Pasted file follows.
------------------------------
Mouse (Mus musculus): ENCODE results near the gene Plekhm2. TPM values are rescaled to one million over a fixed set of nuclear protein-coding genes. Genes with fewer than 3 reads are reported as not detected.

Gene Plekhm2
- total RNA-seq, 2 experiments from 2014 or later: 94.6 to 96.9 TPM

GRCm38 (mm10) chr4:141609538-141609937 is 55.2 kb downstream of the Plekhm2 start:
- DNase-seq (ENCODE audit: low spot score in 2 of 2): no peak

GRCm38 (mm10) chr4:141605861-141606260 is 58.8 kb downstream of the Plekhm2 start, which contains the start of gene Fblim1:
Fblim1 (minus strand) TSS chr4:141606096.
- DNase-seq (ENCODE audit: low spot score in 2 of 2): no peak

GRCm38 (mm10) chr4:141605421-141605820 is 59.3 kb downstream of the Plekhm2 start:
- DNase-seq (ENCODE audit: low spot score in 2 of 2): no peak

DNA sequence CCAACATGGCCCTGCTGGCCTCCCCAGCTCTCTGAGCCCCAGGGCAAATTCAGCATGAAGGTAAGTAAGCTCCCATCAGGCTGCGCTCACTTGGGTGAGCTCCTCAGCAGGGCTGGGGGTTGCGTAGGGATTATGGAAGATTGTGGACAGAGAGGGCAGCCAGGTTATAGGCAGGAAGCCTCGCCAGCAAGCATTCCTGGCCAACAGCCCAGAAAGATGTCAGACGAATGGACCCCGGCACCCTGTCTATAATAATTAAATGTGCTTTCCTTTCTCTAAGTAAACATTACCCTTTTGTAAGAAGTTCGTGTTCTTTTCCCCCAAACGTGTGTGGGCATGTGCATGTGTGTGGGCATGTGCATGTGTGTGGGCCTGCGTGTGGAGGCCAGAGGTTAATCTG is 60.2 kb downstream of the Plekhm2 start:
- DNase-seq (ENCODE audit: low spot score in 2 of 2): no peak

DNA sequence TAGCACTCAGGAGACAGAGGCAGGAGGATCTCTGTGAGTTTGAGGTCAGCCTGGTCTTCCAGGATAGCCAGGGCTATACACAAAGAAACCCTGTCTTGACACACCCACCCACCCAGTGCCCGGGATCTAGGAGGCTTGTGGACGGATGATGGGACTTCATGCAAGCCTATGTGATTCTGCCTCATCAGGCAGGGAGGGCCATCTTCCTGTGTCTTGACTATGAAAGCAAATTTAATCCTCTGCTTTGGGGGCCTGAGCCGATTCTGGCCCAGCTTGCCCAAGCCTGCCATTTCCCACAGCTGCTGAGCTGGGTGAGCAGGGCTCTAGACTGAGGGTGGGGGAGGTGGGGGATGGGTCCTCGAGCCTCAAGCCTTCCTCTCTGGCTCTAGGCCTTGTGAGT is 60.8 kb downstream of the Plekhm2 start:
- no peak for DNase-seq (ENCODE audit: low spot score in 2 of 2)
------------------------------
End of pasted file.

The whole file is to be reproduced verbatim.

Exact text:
Mouse (Mus musculus): ENCODE results near the gene Plekhm2. TPM values are rescaled to one million over a fixed set of nuclear protein-coding genes. Genes with fewer than 3 reads are reported as not detected.

Gene Plekhm2
- total RNA-seq, 2 experiments from 2014 or later: 94.6 to 96.9 TPM

GRCm38 (mm10) chr4:141609538-141609937 is 55.2 kb downstream of the Plekhm2 start:
- DNase-seq (ENCODE audit: low spot score in 2 of 2): no peak

GRCm38 (mm10) chr4:141605861-141606260 is 58.8 kb downstream of the Plekhm2 start, which contains the start of gene Fblim1:
Fblim1 (minus strand) TSS chr4:141606096.
- DNase-seq (ENCODE audit: low spot score in 2 of 2): no peak

GRCm38 (mm10) chr4:141605421-141605820 is 59.3 kb downstream of the Plekhm2 start:
- DNase-seq (ENCODE audit: low spot score in 2 of 2): no peak

DNA sequence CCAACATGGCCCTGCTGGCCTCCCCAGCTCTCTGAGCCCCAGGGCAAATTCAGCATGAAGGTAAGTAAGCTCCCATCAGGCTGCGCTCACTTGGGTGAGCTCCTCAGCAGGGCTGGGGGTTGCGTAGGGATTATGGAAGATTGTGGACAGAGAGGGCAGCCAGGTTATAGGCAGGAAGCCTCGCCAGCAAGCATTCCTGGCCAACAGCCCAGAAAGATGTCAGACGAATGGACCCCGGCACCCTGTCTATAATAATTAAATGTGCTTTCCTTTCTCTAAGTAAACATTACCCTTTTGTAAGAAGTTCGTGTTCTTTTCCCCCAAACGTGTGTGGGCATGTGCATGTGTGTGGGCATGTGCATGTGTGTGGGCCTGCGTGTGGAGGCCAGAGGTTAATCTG is 60.2 kb downstream of the Plekhm2 start:
- DNase-seq (ENCODE audit: low spot score in 2 of 2): no peak

DNA sequence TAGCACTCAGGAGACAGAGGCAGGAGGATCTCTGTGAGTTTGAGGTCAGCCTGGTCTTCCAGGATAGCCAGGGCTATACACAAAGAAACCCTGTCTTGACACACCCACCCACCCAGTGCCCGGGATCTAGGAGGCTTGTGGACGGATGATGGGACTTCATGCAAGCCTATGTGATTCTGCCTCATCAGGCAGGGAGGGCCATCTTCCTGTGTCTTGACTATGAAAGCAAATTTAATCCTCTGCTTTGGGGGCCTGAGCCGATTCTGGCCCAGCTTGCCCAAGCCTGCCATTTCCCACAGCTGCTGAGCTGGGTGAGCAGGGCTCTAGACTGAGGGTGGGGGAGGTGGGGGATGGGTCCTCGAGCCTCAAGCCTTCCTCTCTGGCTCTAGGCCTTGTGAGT is 60.8 kb downstream of the Plekhm2 start:
- no peak for DNase-seq (ENCODE audit: low spot score in 2 of 2)